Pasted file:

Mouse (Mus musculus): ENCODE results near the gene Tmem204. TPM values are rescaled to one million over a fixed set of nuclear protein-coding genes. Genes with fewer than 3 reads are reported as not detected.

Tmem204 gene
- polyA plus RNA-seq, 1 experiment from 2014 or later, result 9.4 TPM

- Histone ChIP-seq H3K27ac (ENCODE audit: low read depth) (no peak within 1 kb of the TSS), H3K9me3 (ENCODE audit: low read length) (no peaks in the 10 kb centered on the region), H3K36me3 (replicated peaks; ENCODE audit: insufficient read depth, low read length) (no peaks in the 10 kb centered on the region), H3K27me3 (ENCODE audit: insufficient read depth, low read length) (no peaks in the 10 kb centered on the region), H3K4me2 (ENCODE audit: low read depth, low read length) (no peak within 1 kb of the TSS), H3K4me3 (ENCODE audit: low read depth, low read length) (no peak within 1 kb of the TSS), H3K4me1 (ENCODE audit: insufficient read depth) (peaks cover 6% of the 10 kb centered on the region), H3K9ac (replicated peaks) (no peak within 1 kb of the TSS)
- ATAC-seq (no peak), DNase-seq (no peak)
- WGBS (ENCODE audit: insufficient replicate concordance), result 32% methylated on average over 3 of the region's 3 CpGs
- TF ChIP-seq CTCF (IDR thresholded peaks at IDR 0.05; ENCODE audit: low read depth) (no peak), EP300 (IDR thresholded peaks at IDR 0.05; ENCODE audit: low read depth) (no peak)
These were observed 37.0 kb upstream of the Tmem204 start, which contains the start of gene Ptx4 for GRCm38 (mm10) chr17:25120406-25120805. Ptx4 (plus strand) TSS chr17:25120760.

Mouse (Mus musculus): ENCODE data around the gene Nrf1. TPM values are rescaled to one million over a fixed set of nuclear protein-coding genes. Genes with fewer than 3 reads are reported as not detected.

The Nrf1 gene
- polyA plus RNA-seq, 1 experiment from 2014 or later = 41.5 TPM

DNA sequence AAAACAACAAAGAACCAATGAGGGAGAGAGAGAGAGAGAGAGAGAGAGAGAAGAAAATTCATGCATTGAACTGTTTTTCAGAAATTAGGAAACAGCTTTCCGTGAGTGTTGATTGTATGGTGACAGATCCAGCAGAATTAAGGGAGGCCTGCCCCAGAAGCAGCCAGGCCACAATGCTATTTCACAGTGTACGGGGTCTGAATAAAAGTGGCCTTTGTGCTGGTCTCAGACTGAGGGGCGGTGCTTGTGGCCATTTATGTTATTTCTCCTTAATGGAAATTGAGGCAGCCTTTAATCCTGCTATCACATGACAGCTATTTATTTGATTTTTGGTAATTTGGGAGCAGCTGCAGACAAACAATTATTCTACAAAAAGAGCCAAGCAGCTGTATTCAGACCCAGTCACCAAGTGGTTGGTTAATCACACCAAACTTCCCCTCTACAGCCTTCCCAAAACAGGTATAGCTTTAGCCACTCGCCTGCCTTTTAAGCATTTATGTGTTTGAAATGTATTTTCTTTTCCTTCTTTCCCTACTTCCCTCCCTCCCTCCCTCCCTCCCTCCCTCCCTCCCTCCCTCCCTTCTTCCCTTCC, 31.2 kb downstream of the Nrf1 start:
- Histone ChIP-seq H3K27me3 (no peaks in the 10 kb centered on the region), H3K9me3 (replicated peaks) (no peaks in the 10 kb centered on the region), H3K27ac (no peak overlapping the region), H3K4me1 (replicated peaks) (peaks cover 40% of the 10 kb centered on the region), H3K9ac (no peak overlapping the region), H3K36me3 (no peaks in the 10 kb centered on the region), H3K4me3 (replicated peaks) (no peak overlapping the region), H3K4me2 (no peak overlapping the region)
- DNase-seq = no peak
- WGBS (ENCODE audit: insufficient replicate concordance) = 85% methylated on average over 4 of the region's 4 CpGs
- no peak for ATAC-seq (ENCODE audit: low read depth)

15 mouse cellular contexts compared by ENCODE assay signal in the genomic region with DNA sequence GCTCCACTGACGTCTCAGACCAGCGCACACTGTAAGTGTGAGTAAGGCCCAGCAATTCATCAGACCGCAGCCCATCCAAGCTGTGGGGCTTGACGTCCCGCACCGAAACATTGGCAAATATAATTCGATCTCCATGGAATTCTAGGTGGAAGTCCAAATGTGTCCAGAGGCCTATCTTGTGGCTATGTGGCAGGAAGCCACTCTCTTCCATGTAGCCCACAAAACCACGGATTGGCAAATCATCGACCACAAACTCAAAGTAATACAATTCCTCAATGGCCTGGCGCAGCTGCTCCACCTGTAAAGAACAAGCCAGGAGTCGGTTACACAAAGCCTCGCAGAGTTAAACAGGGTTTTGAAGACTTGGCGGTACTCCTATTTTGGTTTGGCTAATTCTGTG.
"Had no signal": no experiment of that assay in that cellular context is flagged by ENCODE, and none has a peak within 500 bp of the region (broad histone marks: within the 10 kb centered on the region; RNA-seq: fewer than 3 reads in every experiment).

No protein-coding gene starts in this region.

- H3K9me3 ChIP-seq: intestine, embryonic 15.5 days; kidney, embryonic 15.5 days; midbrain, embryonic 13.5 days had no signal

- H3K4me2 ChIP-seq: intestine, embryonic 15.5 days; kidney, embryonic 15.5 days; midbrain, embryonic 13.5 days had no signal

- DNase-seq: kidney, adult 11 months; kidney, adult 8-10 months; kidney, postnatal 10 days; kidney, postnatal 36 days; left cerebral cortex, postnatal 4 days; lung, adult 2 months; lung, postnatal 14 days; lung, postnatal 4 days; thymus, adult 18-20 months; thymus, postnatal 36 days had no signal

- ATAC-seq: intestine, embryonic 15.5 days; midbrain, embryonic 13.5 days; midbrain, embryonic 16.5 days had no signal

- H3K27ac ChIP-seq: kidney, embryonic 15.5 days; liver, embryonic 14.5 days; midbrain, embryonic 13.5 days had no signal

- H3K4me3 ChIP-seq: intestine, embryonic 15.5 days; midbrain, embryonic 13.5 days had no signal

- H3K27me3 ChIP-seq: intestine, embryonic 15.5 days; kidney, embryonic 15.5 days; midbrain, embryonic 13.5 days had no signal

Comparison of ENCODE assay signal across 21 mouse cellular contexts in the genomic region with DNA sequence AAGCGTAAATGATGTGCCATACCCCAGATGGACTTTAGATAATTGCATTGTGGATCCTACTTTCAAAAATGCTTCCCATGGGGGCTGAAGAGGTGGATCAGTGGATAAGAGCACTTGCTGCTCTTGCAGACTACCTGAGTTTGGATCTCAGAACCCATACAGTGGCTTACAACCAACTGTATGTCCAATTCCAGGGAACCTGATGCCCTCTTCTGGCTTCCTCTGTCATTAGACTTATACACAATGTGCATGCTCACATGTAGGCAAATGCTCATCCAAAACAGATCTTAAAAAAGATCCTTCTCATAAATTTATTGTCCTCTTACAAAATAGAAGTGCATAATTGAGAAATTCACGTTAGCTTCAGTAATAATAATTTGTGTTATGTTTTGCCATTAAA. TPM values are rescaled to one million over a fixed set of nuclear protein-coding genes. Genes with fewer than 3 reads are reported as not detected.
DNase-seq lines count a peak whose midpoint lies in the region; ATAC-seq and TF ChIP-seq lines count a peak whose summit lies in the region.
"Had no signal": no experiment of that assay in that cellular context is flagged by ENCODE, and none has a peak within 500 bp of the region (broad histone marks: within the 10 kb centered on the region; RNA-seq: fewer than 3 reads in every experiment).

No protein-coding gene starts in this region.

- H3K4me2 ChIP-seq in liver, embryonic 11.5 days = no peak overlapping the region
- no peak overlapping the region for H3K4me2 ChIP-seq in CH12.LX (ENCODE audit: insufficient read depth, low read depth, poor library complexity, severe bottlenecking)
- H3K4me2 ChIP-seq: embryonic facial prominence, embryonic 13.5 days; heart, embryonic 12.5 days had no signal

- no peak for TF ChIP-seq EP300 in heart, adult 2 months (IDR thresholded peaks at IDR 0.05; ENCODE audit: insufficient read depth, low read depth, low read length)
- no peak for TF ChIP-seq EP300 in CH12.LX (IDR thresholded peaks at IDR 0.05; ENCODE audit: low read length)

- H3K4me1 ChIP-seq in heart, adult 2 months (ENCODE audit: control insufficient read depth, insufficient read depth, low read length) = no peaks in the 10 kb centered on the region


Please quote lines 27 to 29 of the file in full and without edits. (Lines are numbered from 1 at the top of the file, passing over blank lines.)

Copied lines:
Comparison of ENCODE assay signal across 21 mouse cellular contexts in the genomic region with DNA sequence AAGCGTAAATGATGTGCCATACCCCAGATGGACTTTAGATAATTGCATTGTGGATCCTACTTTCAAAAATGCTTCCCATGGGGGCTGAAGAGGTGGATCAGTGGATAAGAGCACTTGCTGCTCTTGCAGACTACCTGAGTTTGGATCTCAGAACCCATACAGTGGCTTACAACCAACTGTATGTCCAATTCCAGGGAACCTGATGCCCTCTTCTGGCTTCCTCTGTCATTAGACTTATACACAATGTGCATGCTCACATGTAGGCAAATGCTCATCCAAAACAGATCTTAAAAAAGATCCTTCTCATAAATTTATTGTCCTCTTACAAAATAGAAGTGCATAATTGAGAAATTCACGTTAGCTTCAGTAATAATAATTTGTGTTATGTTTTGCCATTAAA. TPM values are rescaled to one million over a fixed set of nuclear protein-coding genes. Genes with fewer than 3 reads are reported as not detected.
DNase-seq lines count a peak whose midpoint lies in the region; ATAC-seq and TF ChIP-seq lines count a peak whose summit lies in the region.
"Had no signal": no experiment of that assay in that cellular context is flagged by ENCODE, and none has a peak within 500 bp of the region (broad histone marks: within the 10 kb centered on the region; RNA-seq: fewer than 3 reads in every experiment).